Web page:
Not Your Abuela's Music: A Deep Dive Into Mexican Regional Music : Alt.Latino The music of your parents and grandparents is now part of a music industry trend that may soon overtake the popularity of reggaetón.

Not Your Abuela's Music: A Deep Dive Into Mexican Regional Music

Not Your Abuela's Music: A Deep Dive Into Mexican Regional Music

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Legendary Mexican Regional band Los Tigres del Norte keeping it real at Kingsbridge Armory in the Bronx. John Reilly/Courtesy of the artist hide caption

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John Reilly/Courtesy of the artist

Legendary Mexican Regional band Los Tigres del Norte keeping it real at Kingsbridge Armory in the Bronx.

John Reilly/Courtesy of the artist

When I was a teenager, I spent a summer playing drums with my uncle's accordion conjunto, a small group of guitar, bass, drums and, of course, an accordion. We played standard Mexican bar music: cumbias, boleros and corridos.... lots of corridos.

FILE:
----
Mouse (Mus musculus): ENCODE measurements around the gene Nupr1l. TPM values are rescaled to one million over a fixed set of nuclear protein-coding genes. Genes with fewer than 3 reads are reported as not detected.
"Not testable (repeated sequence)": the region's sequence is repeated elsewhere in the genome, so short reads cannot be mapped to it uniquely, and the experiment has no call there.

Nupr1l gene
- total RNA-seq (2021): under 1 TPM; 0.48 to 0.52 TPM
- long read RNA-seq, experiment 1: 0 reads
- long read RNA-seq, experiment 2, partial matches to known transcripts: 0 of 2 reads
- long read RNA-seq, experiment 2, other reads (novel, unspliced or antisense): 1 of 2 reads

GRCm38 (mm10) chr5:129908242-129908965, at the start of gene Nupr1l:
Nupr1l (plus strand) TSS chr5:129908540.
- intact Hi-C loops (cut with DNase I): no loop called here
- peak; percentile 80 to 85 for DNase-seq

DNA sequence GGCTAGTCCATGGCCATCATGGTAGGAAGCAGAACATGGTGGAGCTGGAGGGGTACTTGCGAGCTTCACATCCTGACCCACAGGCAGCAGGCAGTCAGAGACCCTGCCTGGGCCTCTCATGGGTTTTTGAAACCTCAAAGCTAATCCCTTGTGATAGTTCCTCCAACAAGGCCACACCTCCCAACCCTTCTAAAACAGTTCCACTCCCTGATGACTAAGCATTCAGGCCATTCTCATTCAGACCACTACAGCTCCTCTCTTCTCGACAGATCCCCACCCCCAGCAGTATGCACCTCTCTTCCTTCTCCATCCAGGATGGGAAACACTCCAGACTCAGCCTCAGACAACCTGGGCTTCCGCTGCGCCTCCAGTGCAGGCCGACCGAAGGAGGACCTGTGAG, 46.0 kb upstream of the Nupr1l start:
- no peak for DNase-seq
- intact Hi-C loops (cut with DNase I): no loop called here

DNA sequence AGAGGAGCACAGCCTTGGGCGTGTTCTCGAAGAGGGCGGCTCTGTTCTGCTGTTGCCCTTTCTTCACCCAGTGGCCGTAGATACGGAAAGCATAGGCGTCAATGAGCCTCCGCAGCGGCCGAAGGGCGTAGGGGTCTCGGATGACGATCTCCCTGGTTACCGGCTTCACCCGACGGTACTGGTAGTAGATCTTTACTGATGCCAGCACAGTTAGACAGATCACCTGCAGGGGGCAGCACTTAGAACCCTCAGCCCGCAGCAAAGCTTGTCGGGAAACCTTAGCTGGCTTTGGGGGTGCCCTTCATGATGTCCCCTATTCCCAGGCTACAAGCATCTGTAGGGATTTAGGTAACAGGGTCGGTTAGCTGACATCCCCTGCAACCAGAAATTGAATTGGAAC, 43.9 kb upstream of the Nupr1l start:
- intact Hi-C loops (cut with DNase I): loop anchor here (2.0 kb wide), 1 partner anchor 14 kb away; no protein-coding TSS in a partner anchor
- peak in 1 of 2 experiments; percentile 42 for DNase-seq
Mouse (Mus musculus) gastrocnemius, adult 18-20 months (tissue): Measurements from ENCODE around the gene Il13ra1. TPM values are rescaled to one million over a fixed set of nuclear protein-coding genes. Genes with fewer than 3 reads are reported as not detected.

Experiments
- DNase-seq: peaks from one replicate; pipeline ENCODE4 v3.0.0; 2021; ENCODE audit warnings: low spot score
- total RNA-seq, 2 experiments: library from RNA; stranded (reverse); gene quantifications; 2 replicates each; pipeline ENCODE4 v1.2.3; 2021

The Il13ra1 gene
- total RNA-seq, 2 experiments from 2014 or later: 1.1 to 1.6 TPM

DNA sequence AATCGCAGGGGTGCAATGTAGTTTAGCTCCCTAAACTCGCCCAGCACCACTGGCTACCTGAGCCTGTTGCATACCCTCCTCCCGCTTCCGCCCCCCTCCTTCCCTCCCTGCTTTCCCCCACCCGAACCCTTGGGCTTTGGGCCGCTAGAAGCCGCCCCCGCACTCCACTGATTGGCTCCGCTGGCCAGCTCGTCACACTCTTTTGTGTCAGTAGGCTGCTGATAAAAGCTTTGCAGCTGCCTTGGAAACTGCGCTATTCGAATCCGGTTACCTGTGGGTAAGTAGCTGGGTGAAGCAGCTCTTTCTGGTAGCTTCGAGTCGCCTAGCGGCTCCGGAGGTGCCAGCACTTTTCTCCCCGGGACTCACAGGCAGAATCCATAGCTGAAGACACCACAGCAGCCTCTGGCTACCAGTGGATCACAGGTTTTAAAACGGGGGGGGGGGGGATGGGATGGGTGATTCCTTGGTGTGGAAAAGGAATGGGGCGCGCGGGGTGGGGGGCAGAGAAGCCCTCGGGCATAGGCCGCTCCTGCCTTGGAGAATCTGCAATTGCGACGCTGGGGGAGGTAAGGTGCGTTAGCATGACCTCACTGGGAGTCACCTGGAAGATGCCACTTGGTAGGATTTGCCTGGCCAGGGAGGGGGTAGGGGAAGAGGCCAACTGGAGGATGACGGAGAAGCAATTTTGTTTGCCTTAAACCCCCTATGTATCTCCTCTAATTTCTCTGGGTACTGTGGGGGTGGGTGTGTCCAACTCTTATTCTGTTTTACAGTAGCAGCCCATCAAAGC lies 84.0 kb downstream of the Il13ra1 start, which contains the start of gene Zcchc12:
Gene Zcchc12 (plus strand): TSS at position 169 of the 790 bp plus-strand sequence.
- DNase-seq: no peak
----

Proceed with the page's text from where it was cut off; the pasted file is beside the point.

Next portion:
Nowadays the record industry would refer to my uncle's band as "Regional Mexican Music": it has its own Grammy and Latin Grammy categories; there is an entire radio industry built around the music; Regional Mexican Music is quickly outpacing reggaetón as the most streamed genre of Spanish-language music; and yet, it is barely noticed outside of millions of fans — largely millennials and Gen Z listeners who have their eyes and ears on the future while reaching back to the traditions of their parents and abuelitos.

What's important to remember is that "Mexican Regional" is a catch-all term. Historically, accordions have been king as these styles travelled north and south, so most of the conversations around this music are dominated by corridos and boleros performed in the norteño style. But a closer look at the Billboard charts and streaming numbers show a curious mix of corridos and trap music rising from the streets of major metropolitan areas with large Latinx and African American populations — looking at you, SoCal and Houston!

So if you thought Mexican Regional was the sound of your grandparents, tune in this week to see how your abuela may be the hippest member of your familia.